The apparatus 10 further includes an injection nozzle 64 having at least one outlet 66 which is in fluid communication with the mold cavity 22. The injection nozzle 64 is shown secured to the first mold block 14 although it could be mounted in the second mold block 16 if desired. The injection nozzle 64 is designed to deliver a predetermined quantity of molten material to the mold cavity 22 at a desired time. The molten material is then allowed to solidify in the mold cavity 22 and form a finished molded article 12, see FIG. 3.

The molten material can be any type of moldable thermoplastic material such as polyethylene, polypropylene or some combination thereof. Other thermoplastic materials can also be used. The material can have a high density or a low density and should have a melting point which is sufficiently high to prevent burning or charring during the injection molding cycle. High density polyethylene is one such material that is desirable for forming a thin walled tube which can be used as the inner tube or plunger of a two-piece tampon applicator. High density polyethylene is available from a number of sources. Two of such sources include Union Carbide Chemicals and Plastics Company, Inc. having a sales office at 3030 Warrenville Road, Suite 870, Lisle, Ill. 60632 and Quantum Chemical Corporation, USI Division, having an office at 11500 Northlake Drive, Cincinnati, Ohio 45249.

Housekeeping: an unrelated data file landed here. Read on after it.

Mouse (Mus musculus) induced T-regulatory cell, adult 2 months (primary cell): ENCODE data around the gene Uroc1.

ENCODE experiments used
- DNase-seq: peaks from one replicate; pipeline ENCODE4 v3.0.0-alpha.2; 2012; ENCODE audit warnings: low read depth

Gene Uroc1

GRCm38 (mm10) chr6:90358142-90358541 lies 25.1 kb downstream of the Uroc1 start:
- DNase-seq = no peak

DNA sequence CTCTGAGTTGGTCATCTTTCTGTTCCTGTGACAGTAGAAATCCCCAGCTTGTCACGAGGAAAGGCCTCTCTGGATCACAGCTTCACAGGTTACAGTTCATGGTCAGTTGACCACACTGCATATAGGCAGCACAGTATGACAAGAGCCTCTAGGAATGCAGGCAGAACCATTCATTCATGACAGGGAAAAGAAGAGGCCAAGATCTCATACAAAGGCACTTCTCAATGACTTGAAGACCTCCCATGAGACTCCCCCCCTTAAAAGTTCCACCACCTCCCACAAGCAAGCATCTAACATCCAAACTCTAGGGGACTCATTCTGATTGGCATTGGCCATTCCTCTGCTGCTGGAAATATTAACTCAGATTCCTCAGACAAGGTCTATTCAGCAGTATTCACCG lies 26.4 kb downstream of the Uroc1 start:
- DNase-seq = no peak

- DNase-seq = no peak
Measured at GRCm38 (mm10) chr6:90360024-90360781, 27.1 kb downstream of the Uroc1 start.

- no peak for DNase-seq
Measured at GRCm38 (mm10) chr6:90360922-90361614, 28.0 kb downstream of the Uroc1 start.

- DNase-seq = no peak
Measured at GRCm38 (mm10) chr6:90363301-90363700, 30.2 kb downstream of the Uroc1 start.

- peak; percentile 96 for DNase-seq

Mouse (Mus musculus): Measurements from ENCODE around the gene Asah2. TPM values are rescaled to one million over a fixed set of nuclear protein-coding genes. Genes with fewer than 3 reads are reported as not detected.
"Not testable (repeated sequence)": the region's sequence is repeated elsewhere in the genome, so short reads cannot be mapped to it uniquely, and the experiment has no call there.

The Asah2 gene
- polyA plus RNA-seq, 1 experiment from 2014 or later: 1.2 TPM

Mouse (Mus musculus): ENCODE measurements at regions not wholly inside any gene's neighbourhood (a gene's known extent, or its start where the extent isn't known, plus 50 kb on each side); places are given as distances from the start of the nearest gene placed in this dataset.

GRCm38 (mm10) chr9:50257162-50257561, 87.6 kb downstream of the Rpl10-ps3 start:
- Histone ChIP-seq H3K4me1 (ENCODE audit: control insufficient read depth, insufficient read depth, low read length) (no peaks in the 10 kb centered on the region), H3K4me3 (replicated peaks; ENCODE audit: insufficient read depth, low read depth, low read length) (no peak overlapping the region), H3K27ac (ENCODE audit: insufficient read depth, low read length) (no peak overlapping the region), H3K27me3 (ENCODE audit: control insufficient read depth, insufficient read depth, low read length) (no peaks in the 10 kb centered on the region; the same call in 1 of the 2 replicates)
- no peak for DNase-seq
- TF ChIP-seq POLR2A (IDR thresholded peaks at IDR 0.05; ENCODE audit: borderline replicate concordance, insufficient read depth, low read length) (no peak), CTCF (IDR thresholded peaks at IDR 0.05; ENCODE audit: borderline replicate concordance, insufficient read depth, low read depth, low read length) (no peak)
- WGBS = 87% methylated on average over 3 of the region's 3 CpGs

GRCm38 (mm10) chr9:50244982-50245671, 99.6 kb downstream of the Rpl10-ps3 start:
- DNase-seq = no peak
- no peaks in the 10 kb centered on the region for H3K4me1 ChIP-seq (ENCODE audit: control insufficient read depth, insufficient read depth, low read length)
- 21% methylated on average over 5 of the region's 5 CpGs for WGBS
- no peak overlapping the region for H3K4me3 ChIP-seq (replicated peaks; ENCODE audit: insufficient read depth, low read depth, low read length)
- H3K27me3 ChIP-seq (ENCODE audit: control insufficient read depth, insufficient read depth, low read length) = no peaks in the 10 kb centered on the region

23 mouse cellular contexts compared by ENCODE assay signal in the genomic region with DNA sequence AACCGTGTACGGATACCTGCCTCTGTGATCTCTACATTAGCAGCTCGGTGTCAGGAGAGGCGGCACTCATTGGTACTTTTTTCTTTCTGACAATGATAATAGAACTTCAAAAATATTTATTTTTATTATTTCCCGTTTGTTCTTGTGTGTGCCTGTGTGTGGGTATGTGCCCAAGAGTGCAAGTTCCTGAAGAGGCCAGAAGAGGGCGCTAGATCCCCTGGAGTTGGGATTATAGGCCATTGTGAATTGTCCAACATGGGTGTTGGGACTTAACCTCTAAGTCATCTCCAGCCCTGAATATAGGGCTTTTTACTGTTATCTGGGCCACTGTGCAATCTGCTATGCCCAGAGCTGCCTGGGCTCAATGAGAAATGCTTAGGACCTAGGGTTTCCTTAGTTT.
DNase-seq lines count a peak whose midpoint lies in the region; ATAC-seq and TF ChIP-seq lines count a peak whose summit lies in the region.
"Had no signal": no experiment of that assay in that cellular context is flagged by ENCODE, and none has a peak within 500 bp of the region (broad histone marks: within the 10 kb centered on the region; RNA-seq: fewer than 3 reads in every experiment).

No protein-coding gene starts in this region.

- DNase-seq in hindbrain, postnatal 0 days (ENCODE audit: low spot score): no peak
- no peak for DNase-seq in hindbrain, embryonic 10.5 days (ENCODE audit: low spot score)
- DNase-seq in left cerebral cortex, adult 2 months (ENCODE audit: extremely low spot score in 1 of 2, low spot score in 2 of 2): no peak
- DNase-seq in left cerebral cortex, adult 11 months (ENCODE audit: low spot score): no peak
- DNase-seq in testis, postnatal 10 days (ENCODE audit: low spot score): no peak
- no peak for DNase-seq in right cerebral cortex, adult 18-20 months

The injection nozzle 64 can be located anywhere along the length of the mold cavity 22 but preferably, is located intermediate the two ends 26 and 28. When the finished molded article has a uniform wall thickness, it is advantageous to position the injection nozzle 64 an equal distance between the two ends 26 and 28. Should the wall thickness vary, it then becomes advantageous to position the injection nozzle 64 at a point where an equal volume or amount of molten material can flow in opposite directions toward the two ends 26 and 28.

Normally, a gate will be formed on the exterior surface of the finished molded article where the injection nozzle 64 is located. For aesthetic purposes, it is advantageous to keep the depth of any gate to a minimum. This is especially true in cases where the finished molded article will have to interact with another member.